I know that many humanists think that this is weak and hypocritical, and it would certainly be much easier for organised humanism if all these “fellow- travellers” came out as humanists, but I also think we should recognise that clinging to traditions and to comforting beliefs are aspects of human nature and learn to live with then.
We should also stop assuming that all religious believers are hostile to us and everything we stand for; for example, many religious believers share humanist/secularist opposition to faith schools, and many support voluntary euthanasia.
Is there anything you’d like to see religious people do differently?
Some religious people, though by no means all, still think they have a monopoly on moral values and behaviour – and it is always annoying and offensive when they say so, particularly if they are in positions of influence.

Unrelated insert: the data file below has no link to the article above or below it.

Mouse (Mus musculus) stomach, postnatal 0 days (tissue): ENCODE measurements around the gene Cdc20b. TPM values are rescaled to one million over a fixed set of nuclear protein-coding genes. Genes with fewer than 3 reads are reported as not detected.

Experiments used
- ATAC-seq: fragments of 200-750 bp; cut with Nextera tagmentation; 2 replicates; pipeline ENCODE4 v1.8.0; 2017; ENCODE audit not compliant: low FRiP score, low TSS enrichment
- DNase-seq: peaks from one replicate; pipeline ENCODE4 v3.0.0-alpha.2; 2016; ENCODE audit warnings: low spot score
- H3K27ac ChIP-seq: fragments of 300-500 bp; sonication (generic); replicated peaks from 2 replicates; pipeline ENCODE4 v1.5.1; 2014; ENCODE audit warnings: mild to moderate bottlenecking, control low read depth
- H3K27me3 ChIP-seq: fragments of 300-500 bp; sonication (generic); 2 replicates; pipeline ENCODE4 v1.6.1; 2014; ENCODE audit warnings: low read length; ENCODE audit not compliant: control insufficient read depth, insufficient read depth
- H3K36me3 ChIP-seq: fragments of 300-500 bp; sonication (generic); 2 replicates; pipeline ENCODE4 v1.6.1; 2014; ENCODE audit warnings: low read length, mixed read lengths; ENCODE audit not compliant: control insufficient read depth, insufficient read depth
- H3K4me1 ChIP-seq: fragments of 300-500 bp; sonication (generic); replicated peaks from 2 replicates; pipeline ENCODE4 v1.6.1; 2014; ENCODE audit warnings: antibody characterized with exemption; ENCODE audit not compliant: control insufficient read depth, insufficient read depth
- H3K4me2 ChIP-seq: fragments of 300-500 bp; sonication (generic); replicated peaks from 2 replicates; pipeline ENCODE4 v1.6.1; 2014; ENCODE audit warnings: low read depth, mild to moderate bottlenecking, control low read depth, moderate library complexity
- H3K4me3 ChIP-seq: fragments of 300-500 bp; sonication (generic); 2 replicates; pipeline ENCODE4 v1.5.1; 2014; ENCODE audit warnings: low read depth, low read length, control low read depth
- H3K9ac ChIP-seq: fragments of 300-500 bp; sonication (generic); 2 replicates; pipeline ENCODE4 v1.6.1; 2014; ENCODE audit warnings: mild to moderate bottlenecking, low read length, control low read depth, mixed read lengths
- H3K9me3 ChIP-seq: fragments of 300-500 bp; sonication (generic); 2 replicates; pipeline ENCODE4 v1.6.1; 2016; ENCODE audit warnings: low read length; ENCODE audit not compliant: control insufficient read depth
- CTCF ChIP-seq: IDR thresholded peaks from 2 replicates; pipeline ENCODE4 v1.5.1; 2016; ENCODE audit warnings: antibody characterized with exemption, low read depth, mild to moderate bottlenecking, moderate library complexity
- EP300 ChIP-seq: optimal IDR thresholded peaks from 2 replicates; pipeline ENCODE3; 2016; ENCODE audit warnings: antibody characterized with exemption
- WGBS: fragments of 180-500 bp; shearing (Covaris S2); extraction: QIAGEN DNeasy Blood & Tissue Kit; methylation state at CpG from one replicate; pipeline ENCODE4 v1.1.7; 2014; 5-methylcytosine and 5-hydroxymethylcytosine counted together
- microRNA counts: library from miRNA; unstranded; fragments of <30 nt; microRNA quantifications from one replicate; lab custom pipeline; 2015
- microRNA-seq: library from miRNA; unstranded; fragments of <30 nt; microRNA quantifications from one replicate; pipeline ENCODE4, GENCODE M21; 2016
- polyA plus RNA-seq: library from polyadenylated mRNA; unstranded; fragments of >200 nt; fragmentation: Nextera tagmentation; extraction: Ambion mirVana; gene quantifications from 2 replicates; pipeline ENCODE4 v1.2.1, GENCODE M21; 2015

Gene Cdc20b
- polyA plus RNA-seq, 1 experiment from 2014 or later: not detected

One of the benefits of inter-faith dialogue is that faith groups, officially at least, rarely say anything bad about each others beliefs and values, and I’d like to see that minimal respect extended to us too.
And I’d like some religious people to stop trying to impose their beliefs, rules and values on everyone else, for example on abortion and voluntary euthanasia, or teaching creationism in Science lessons, or insisting on collective worship in schools.